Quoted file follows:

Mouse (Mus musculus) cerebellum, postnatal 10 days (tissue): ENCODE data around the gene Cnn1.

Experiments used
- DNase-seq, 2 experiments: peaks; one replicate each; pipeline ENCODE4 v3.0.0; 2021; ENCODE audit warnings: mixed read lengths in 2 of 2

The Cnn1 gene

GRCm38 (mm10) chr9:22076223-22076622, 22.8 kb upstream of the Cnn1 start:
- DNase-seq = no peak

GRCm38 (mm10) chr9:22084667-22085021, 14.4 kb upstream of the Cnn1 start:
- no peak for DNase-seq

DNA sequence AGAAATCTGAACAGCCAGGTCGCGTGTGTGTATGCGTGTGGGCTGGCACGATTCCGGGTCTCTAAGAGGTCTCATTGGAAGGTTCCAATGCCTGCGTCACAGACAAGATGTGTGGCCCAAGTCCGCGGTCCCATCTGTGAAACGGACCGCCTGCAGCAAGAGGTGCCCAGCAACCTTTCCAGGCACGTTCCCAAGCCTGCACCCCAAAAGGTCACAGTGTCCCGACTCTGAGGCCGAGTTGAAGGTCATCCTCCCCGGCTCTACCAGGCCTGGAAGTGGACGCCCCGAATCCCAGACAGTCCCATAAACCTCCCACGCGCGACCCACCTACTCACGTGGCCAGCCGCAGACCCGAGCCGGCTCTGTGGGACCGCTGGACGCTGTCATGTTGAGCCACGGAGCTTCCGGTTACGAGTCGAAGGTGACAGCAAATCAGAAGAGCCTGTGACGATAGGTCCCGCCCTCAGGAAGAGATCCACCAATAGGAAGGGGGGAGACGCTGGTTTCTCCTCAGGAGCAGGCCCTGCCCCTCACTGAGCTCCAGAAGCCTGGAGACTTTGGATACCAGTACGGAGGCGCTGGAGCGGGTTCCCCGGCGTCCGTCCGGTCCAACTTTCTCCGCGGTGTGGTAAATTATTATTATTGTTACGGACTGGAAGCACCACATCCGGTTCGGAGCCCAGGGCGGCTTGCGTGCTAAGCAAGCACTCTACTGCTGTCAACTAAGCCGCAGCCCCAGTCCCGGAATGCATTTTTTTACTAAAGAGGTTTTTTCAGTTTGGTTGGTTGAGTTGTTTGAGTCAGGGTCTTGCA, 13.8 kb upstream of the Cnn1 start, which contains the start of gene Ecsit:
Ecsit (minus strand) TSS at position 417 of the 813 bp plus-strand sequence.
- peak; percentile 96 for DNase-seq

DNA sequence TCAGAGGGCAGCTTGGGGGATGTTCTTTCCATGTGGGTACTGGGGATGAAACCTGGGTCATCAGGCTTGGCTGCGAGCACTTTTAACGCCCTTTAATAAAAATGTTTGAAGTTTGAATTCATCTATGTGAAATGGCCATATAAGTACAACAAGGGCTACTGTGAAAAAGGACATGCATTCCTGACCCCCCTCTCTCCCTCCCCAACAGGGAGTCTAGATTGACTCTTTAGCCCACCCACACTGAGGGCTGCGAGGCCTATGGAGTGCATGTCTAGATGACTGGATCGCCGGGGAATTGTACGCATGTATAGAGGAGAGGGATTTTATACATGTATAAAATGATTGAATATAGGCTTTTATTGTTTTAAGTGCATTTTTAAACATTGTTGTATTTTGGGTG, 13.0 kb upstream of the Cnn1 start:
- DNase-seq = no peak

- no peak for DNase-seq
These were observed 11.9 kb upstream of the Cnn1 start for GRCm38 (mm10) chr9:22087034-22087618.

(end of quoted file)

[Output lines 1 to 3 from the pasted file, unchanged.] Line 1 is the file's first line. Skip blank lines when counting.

Mouse (Mus musculus) cerebellum, postnatal 10 days (tissue): ENCODE data around the gene Cnn1.

Experiments used
- DNase-seq, 2 experiments: peaks; one replicate each; pipeline ENCODE4 v3.0.0; 2021; ENCODE audit warnings: mixed read lengths in 2 of 2